A federal appeals court in Boston has upheld the right of a hospital employee to speak to the media, in a case likely to ripple across the private sector and make it harder for employers to issue blanket gag orders.
The U.S. Court of Appeals, First Circuit, ordered a Maine hospital last month to repudiate a rule that barred employees from answering inquiries from the media or providing information without the “direct involvement” of the Community Relations Department. It also ordered the hospital to reinstate an employee who was fired after writing a letter to the local newspaper that described staff turnover and morale problems. Continue reading
The Milwaukee Journal Sentinel‘s John Fauber explains what a federal appeals court ruling this week might mean for patient care, television advertising and many other issues.
The case of United States vs. Alfred Caronia, a pharmaceutical company representative, “involved the right of commercial free speech, applying it to the complicated world of pharmaceutical industry promotion of prescription drugs.”
Caronia was prosecuted for making off-label promotional statements about Xyrem, a drug approved in 2002 to treat narcolepsy patients. He contended his statements were protected by the First Amendment, saying that the government couldn’t “prohibit or criminalize a drug company’s truthful, non-misleading off-label promotion to doctors.”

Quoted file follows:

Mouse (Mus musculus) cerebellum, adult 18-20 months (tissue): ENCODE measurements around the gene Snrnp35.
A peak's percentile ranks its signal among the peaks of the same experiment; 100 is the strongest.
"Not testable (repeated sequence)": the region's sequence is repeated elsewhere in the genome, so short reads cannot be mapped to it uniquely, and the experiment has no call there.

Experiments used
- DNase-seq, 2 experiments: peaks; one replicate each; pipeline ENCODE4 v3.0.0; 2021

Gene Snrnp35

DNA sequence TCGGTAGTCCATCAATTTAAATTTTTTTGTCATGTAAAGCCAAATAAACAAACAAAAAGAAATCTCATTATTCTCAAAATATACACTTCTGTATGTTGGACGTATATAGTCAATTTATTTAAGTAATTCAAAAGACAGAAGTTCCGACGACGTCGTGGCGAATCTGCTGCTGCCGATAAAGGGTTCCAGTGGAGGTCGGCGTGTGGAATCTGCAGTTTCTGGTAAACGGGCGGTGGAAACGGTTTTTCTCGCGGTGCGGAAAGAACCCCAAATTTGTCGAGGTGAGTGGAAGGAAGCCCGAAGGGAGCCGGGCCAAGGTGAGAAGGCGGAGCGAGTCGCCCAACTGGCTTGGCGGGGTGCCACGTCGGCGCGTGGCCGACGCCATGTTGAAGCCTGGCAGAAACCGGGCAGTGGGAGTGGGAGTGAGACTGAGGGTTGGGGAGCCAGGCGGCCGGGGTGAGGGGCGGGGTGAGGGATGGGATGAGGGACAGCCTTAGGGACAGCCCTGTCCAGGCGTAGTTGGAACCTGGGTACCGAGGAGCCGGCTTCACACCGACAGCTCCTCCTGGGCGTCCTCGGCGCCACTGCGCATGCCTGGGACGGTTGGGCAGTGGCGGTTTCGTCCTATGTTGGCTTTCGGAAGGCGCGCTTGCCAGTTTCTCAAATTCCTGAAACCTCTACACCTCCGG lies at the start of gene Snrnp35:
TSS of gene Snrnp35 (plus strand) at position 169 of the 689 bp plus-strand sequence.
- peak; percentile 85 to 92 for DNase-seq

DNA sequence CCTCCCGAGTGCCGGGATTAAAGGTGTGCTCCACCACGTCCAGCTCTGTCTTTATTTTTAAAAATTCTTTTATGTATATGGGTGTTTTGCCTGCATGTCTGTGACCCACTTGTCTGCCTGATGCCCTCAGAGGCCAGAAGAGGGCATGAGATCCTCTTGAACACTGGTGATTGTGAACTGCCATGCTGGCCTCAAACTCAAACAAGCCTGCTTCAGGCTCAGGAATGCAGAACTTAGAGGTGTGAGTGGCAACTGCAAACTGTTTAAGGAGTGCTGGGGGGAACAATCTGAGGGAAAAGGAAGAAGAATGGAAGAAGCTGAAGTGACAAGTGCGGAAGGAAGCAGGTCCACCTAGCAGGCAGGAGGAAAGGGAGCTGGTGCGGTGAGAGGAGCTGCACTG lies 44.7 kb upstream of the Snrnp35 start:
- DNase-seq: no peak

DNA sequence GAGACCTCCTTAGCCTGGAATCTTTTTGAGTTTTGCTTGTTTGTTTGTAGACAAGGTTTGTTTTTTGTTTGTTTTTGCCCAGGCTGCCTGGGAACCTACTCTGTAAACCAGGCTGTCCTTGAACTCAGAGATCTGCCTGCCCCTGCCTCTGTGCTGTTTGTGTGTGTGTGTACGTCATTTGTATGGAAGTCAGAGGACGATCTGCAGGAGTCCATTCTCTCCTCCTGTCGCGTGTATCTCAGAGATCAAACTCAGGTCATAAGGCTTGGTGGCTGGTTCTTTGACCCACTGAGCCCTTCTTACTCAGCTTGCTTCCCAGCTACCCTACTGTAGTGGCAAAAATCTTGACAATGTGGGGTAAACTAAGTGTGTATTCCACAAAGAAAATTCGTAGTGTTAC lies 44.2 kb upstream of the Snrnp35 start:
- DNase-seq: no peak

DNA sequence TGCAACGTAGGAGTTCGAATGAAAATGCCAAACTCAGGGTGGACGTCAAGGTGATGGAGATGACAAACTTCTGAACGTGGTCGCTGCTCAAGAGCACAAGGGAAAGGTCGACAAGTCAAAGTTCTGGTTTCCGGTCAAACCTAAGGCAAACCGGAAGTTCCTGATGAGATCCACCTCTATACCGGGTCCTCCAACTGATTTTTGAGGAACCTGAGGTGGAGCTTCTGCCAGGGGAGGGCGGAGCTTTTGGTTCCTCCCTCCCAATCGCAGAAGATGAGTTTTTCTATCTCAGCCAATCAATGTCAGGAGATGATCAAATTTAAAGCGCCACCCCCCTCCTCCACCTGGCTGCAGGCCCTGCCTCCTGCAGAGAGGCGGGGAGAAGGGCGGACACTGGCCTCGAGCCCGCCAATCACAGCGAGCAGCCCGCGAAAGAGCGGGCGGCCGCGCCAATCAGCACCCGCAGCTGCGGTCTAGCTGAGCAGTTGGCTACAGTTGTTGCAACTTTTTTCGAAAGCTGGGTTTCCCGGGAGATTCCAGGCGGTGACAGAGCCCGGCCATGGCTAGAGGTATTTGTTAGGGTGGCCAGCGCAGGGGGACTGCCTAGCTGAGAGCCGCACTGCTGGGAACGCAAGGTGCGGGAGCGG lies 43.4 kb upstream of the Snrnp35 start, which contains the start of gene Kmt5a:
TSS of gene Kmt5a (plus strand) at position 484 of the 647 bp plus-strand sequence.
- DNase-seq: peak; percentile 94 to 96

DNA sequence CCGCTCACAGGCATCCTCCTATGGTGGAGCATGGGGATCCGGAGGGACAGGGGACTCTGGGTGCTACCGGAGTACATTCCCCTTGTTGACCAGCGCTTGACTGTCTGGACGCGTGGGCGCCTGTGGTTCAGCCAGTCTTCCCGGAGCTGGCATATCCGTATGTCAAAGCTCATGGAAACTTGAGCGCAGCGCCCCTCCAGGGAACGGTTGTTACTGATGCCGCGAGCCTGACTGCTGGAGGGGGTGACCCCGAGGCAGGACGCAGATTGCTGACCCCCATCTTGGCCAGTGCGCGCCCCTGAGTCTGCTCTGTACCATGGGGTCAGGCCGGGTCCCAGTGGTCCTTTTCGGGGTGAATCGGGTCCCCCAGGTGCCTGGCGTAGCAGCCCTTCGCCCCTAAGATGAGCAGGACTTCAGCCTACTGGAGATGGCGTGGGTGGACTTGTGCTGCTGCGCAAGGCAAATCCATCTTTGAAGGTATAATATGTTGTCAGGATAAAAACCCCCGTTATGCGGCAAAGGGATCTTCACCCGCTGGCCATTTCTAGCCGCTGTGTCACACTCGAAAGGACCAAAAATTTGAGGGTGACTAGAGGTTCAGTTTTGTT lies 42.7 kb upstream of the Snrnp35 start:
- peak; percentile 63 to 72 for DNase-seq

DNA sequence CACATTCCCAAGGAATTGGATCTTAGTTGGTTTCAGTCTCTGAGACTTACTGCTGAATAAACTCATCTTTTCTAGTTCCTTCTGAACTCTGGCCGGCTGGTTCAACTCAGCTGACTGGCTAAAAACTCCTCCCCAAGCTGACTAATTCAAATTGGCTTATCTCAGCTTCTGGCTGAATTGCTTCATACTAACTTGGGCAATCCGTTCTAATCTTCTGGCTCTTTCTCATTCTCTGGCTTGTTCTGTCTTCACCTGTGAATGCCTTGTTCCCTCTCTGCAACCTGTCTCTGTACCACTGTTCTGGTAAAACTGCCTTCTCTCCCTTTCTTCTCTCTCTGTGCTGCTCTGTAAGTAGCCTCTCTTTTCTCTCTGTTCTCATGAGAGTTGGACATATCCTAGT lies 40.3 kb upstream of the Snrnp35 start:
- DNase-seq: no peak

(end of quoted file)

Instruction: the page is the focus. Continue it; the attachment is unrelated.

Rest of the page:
Fauber notes that “The appeals court essentially agreed, noting that Caronia never conspired to put false or deficient labeling on the drug.”
In his article, Fauber – no stranger to covering conflicts of interest in the medical industry – outlines the surprisingly far-reaching potential effect of the ruling – called a “watershed moment” by one source.
A federal judge’s ruling has, at least temporarily, blocked efforts to expand stem cell research, based on a decision that says “regulations designed to expand federal funding for embryonic stem cell research violated a law [the Dickey Wicker Amendment] prohibiting destruction of embryos for research purposes.”
When stem cells like these human embryonic stem cells divide, each new cell has the potential to remain a stem cell or become a cell with a more specialized function, such as a muscle cell or a red blood cell. Photo: National Institutes of Health
It’s yet to be determined what the implications of this ruling [PDF] will be if it stands, but it could affect millions of dollars of federally-funded research. AHCJ has some background and links to help reporters who might be looking at how this will affect local researchers.